Scientific study of Mexican turquoise mosaics, £12.99
Diameter: 34.000 cm
Room 27: Mexico
Limestone figure of an old man and boy
Huastec, AD 900-1521
Stone sculptures of elderly figures are a recurring theme in Huastec art. They are always represented in the same posture: leaning forward, with out-stretched arms holding a staff or planting stick. This example represents a variation: here the planting stick has been replaced by a boy in a rigid posture.
The figures are generally very schematic, with greater detail shown on the face and hands. Some, as in this case, wear a loincloth and an adornment on the shoulders. Their shaven heads show cranial deformation, a common practice among the Huastec. Dental mutilation, as seen in many pottery figures with filed teeth, was also common. These practices were described by sixteenth-century chroniclers and are confirmed by skeletal remains found in the northern area of the Gulf Coast, where the Huastec were centred right up to the Spanish conquest. Facial scarification was also practised among the nobility as a symbol of high status.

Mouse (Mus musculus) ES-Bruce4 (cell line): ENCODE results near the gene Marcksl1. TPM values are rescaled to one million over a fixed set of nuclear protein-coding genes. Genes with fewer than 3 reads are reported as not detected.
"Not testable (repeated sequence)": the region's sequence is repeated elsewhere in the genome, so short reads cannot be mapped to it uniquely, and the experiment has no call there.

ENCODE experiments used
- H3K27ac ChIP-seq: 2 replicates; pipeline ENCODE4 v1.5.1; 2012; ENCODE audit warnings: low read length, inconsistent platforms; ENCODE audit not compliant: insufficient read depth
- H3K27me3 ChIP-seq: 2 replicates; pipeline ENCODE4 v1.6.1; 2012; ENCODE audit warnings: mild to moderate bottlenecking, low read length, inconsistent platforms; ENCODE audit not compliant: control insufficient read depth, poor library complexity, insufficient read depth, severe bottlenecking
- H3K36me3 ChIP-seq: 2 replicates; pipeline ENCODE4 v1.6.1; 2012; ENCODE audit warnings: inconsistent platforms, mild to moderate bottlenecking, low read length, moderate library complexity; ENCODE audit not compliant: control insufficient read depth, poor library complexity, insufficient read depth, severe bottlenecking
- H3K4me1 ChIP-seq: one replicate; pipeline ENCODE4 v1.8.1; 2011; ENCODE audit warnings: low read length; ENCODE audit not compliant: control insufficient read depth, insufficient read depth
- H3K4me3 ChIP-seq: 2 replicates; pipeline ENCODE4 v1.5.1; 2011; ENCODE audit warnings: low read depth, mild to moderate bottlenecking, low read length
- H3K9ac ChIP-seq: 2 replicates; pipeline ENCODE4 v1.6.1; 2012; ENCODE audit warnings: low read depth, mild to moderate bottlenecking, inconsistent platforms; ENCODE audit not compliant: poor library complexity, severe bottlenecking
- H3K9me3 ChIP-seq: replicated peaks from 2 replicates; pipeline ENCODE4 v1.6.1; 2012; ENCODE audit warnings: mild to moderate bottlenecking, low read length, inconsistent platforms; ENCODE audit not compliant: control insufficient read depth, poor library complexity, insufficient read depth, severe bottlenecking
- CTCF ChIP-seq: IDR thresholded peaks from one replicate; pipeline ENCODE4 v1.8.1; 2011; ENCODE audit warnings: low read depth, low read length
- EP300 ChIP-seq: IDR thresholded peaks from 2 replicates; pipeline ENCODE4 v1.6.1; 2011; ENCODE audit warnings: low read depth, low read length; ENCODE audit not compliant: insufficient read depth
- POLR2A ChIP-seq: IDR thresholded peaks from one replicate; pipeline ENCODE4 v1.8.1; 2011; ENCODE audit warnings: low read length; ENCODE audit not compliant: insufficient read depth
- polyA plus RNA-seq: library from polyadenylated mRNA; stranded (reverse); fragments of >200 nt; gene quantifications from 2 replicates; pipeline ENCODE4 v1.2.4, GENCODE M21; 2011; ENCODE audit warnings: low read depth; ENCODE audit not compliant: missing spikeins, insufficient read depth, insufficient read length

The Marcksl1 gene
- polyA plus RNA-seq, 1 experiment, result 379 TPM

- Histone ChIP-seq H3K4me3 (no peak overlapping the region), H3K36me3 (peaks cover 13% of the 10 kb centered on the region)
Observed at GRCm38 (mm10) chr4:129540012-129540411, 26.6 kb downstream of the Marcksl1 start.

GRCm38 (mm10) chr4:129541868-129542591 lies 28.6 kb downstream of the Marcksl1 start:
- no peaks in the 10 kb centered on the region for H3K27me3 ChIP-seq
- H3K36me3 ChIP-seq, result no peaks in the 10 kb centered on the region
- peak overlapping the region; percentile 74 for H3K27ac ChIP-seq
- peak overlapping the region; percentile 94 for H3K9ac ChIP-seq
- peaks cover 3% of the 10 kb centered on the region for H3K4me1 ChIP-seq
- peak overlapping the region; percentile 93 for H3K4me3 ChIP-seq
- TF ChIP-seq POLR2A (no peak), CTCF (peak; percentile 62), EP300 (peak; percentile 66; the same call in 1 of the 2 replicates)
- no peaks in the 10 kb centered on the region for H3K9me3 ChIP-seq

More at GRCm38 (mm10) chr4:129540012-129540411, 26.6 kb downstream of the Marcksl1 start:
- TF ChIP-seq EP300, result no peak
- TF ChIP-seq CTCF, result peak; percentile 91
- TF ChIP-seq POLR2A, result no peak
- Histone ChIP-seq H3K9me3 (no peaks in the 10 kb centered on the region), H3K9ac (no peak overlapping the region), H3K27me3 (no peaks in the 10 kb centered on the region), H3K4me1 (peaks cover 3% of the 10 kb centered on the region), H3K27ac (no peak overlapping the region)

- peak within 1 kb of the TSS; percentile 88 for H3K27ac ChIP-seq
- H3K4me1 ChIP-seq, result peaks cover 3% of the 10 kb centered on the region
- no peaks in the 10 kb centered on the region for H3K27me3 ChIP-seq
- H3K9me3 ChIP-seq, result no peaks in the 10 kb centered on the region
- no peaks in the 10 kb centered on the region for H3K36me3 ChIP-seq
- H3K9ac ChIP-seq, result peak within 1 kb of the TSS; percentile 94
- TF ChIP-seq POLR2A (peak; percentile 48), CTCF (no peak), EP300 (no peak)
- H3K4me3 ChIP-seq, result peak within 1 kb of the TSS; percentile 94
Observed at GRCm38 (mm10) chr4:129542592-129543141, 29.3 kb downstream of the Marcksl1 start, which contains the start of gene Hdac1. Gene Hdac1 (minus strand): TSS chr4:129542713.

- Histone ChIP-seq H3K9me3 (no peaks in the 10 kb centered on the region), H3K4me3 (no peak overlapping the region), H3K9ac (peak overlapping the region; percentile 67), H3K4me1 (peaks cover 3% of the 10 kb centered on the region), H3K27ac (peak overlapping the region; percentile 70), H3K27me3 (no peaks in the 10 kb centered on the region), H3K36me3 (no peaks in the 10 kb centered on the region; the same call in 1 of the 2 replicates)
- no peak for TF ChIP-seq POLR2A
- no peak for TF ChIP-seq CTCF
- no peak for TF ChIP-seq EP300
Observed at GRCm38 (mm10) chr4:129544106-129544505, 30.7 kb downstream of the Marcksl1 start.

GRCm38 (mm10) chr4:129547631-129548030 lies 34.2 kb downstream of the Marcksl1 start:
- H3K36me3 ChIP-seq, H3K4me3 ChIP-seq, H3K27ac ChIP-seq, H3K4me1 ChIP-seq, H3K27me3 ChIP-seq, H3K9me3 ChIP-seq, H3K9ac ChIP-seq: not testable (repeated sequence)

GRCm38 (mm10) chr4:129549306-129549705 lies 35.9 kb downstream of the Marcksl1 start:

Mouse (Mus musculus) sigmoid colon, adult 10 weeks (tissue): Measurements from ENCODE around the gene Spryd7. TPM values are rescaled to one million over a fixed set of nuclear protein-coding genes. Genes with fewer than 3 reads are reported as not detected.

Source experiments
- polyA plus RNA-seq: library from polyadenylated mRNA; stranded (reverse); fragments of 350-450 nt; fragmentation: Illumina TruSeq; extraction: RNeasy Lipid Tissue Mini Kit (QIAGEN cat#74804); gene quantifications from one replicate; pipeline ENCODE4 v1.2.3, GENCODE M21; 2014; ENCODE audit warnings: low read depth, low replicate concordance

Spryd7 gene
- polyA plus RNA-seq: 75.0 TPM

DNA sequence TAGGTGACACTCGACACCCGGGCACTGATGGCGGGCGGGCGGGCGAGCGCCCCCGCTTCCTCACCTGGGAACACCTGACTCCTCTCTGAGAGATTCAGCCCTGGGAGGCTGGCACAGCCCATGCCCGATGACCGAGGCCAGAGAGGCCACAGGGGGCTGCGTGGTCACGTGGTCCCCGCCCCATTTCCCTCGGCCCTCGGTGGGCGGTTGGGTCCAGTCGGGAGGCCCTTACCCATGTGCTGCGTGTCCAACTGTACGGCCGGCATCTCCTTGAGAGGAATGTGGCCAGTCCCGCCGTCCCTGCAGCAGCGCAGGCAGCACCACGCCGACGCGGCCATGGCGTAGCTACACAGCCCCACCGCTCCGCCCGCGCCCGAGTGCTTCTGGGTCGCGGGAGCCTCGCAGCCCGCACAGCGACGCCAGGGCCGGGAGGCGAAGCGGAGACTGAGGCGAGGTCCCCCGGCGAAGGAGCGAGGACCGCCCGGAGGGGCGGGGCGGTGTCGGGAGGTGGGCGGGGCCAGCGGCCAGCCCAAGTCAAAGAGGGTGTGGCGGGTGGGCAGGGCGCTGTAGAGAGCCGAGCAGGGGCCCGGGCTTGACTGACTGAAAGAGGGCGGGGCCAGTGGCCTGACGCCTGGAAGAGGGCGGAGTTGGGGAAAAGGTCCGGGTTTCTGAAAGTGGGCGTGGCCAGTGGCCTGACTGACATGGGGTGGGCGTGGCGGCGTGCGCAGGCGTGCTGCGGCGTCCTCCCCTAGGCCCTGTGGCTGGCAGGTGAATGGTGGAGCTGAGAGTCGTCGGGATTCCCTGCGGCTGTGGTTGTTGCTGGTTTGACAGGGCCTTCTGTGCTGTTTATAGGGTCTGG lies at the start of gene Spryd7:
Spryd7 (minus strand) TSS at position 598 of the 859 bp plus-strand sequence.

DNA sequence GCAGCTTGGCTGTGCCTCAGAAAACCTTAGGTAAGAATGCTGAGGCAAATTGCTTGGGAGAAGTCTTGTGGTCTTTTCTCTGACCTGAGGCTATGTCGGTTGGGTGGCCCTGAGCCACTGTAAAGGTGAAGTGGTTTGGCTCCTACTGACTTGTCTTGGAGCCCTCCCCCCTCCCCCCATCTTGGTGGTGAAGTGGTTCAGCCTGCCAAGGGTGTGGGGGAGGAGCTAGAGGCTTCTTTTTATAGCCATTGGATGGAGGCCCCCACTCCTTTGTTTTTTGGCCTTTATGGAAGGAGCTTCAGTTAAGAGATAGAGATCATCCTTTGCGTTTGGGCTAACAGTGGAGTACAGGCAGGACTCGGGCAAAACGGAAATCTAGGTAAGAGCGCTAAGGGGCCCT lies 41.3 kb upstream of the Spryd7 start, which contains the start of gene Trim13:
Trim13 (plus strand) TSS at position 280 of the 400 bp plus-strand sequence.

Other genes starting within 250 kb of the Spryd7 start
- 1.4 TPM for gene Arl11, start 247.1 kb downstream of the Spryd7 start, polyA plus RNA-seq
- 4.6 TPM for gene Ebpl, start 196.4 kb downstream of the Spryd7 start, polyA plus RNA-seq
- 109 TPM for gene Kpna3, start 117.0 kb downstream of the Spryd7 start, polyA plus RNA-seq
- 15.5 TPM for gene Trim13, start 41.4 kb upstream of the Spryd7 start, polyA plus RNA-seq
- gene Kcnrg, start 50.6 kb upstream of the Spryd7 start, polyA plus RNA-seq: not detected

Similar sculptures are still used today as the focus of ceremonial life in remote rural villages. At planting time they are dressed up with greenery and flowers and people entreat them to ensure the fertility of their fields.
L. Manzanilla and L. López Luján, Historia antigua de México, vo (Mexico, UNAM / Instituto Nacional de Antropoligía e Historia, 1995)
C. McEwan, Ancient Mexico in the British (London, The British Museum Press, 1994)
M. Ryan (ed.), The art of ancient Mexico, exh. cat. (London, South Bank Centre, 1992)